I was dying to try to learn how to take a decent macro photo of a bee for months. First dry sunny day in melbourne - I showed off my plumbers crack to half of busy kings way in some kind of Twister disaster pose for 2 hours trying to get a bee to sit still for 1/1000th of a second. I may have pretended my speedlite was a speed camera flash here and there for fun.
Canon 600D Lens: Canon 100mm macro f/8 1/500s ISO 640
This was a last minute lunch-time stalking in the bushes just outside the office. Luckily this little guy decided to sit still and pose for me. I love how interesting bugs can be up close. The detail on the back of this little guy is just incredible. Much more interesting than their faces IMO
The waves were really small on Wednesday (2nd Oct) however I decided to take out my camera (Nikon D7000) and Aquatech camera housing (to allow me to shoot in the water) and get some surf photos. I decided to shoot at a higher aperture than normal, f6.3, which lets more of the wave be in focus. The waves were around 0.5-1ft and I was shooting approximately 50-100cm from the wave. Shooting details: Nikon D7000 Nikon 50mm f1.4G Aquatech NY-7000 housing f/6.3 Exposure 1/1250 ISO-200 Time taken says 11:50am however I think the camera around 2hrs too fast. Thanks for viewing :)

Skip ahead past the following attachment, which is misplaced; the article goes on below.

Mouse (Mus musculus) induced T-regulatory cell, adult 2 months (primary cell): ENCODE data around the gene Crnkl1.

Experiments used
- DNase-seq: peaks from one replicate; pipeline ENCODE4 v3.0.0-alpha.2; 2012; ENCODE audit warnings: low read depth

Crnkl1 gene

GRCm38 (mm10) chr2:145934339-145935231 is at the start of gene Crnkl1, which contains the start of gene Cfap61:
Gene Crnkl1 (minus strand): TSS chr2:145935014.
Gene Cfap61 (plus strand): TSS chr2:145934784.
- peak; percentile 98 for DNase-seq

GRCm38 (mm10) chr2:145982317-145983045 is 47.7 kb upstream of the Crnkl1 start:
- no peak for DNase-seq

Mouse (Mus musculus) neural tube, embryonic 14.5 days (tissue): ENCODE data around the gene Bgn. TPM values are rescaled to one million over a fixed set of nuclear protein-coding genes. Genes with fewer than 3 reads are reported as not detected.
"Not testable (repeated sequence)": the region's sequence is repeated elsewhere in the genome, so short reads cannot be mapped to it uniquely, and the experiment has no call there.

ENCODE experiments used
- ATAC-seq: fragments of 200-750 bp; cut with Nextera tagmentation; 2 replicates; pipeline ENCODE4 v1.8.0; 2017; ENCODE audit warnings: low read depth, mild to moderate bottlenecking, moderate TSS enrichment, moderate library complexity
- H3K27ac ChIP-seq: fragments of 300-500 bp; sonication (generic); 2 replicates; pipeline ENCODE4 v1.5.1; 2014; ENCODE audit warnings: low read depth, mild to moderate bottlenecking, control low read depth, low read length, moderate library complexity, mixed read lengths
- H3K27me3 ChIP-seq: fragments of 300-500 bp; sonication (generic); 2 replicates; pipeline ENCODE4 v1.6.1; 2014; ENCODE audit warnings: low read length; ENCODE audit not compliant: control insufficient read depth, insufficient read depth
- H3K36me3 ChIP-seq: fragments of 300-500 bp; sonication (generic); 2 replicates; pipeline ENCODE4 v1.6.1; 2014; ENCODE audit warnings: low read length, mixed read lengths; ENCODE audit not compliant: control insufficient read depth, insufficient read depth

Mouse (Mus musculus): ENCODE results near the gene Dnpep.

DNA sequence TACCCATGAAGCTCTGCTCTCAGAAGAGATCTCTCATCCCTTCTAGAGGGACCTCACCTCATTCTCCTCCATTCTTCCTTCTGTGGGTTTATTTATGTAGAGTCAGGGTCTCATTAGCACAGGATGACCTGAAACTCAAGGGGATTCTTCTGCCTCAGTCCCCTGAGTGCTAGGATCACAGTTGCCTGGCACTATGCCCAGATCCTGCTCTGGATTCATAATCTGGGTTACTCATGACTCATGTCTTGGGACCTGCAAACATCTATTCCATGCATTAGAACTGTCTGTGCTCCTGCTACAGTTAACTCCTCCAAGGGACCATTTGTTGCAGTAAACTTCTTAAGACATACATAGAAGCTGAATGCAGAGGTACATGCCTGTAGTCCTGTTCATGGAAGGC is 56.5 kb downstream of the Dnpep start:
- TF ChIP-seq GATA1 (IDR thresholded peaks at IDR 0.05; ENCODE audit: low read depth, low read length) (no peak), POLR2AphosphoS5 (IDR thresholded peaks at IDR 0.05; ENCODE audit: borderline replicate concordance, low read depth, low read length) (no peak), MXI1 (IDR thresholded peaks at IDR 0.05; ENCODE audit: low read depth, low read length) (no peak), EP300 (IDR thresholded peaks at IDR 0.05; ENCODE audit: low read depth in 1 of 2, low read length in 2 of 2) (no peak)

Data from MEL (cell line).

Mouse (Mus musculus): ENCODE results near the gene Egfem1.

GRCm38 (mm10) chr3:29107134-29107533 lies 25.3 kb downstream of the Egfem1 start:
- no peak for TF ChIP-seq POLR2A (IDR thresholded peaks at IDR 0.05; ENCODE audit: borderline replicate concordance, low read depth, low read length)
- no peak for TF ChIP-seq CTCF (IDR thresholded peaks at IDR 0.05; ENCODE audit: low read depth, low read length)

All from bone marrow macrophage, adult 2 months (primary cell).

I took this photo on my trip to the Tesselaar Tulip Festival during the Irish weekend. It was the first time that I had been here and whilst I was here mainly to take photos of the tulips, there were lots of these bees near the bottom of the tulip farm. Decided to spend a fair amount of time down there trying to capture these bees with my macro lens, and I must say, they are probably one of the most difficult subjects to take photos of. Extremely quick and constantly moving make them very challenging to take photos of. This photo is one of the better ones that I captured on that day.